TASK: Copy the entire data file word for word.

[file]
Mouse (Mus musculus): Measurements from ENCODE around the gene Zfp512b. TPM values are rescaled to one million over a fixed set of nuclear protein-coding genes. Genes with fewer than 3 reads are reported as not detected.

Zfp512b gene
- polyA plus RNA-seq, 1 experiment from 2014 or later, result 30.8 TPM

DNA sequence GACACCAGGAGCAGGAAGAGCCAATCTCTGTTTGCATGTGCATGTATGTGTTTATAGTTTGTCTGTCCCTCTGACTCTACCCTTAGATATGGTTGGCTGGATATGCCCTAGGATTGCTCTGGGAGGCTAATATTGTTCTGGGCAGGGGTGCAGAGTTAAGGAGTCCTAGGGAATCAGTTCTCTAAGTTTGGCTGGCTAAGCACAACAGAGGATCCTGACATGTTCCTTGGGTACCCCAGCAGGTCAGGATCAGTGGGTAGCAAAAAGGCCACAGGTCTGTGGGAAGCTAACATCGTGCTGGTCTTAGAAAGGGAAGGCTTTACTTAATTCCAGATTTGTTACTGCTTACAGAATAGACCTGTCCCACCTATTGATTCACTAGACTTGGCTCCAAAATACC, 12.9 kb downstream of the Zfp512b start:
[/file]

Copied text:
Mouse (Mus musculus): Measurements from ENCODE around the gene Zfp512b. TPM values are rescaled to one million over a fixed set of nuclear protein-coding genes. Genes with fewer than 3 reads are reported as not detected.

Zfp512b gene
- polyA plus RNA-seq, 1 experiment from 2014 or later, result 30.8 TPM

DNA sequence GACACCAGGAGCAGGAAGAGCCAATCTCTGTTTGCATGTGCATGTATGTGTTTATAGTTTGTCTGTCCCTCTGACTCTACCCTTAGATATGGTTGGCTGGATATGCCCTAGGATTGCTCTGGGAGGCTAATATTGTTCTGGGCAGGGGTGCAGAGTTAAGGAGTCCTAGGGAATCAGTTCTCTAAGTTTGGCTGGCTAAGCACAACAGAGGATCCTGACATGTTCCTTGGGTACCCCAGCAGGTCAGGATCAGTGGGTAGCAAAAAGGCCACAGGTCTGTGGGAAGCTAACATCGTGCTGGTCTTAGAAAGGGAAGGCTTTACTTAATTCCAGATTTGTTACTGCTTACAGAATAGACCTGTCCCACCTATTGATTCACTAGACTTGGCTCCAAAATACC, 12.9 kb downstream of the Zfp512b start: